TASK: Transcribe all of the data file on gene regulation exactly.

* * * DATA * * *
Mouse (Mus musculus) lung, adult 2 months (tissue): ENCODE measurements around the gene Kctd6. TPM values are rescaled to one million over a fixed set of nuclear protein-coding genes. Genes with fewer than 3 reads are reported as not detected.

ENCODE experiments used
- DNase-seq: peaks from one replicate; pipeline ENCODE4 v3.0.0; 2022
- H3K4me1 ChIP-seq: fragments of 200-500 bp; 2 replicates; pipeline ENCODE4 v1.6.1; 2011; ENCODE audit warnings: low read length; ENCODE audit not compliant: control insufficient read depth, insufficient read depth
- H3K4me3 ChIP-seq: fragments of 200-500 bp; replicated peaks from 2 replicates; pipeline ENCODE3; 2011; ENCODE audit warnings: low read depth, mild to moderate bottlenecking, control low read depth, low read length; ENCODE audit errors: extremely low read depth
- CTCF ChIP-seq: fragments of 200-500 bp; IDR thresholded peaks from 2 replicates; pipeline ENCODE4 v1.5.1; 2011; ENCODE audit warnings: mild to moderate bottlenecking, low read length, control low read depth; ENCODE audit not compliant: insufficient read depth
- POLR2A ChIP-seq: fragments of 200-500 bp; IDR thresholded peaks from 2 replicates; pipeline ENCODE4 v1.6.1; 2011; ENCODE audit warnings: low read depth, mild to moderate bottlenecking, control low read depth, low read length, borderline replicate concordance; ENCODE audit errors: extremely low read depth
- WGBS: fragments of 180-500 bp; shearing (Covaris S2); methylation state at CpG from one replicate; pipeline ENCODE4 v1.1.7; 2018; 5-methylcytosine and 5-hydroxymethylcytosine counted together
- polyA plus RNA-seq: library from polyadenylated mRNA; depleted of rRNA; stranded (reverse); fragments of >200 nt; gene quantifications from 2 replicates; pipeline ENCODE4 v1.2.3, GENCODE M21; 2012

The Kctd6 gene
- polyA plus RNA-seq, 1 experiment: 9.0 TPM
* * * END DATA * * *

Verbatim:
Mouse (Mus musculus) lung, adult 2 months (tissue): ENCODE measurements around the gene Kctd6. TPM values are rescaled to one million over a fixed set of nuclear protein-coding genes. Genes with fewer than 3 reads are reported as not detected.

ENCODE experiments used
- DNase-seq: peaks from one replicate; pipeline ENCODE4 v3.0.0; 2022
- H3K4me1 ChIP-seq: fragments of 200-500 bp; 2 replicates; pipeline ENCODE4 v1.6.1; 2011; ENCODE audit warnings: low read length; ENCODE audit not compliant: control insufficient read depth, insufficient read depth
- H3K4me3 ChIP-seq: fragments of 200-500 bp; replicated peaks from 2 replicates; pipeline ENCODE3; 2011; ENCODE audit warnings: low read depth, mild to moderate bottlenecking, control low read depth, low read length; ENCODE audit errors: extremely low read depth
- CTCF ChIP-seq: fragments of 200-500 bp; IDR thresholded peaks from 2 replicates; pipeline ENCODE4 v1.5.1; 2011; ENCODE audit warnings: mild to moderate bottlenecking, low read length, control low read depth; ENCODE audit not compliant: insufficient read depth
- POLR2A ChIP-seq: fragments of 200-500 bp; IDR thresholded peaks from 2 replicates; pipeline ENCODE4 v1.6.1; 2011; ENCODE audit warnings: low read depth, mild to moderate bottlenecking, control low read depth, low read length, borderline replicate concordance; ENCODE audit errors: extremely low read depth
- WGBS: fragments of 180-500 bp; shearing (Covaris S2); methylation state at CpG from one replicate; pipeline ENCODE4 v1.1.7; 2018; 5-methylcytosine and 5-hydroxymethylcytosine counted together
- polyA plus RNA-seq: library from polyadenylated mRNA; depleted of rRNA; stranded (reverse); fragments of >200 nt; gene quantifications from 2 replicates; pipeline ENCODE4 v1.2.3, GENCODE M21; 2012

The Kctd6 gene
- polyA plus RNA-seq, 1 experiment: 9.0 TPM